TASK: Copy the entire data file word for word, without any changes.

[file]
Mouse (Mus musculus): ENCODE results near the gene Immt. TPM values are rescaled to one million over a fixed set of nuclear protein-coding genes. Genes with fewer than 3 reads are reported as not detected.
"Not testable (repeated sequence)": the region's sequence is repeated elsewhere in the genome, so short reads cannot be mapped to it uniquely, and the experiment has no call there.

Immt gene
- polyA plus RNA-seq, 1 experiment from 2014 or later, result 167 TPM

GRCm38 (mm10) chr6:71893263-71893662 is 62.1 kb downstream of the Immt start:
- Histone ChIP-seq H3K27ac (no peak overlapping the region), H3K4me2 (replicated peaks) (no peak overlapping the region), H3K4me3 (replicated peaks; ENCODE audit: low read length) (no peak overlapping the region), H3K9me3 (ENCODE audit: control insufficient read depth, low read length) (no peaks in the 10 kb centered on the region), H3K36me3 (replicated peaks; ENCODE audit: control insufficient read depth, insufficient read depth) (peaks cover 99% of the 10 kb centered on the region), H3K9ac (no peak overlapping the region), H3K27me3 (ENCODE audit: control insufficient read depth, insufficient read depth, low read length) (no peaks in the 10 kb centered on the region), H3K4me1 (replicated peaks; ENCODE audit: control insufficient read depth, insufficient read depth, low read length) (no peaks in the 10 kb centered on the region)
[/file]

Mouse (Mus musculus): ENCODE results near the gene Immt. TPM values are rescaled to one million over a fixed set of nuclear protein-coding genes. Genes with fewer than 3 reads are reported as not detected.
"Not testable (repeated sequence)": the region's sequence is repeated elsewhere in the genome, so short reads cannot be mapped to it uniquely, and the experiment has no call there.

Immt gene
- polyA plus RNA-seq, 1 experiment from 2014 or later, result 167 TPM

GRCm38 (mm10) chr6:71893263-71893662 is 62.1 kb downstream of the Immt start:
- Histone ChIP-seq H3K27ac (no peak overlapping the region), H3K4me2 (replicated peaks) (no peak overlapping the region), H3K4me3 (replicated peaks; ENCODE audit: low read length) (no peak overlapping the region), H3K9me3 (ENCODE audit: control insufficient read depth, low read length) (no peaks in the 10 kb centered on the region), H3K36me3 (replicated peaks; ENCODE audit: control insufficient read depth, insufficient read depth) (peaks cover 99% of the 10 kb centered on the region), H3K9ac (no peak overlapping the region), H3K27me3 (ENCODE audit: control insufficient read depth, insufficient read depth, low read length) (no peaks in the 10 kb centered on the region), H3K4me1 (replicated peaks; ENCODE audit: control insufficient read depth, insufficient read depth, low read length) (no peaks in the 10 kb centered on the region)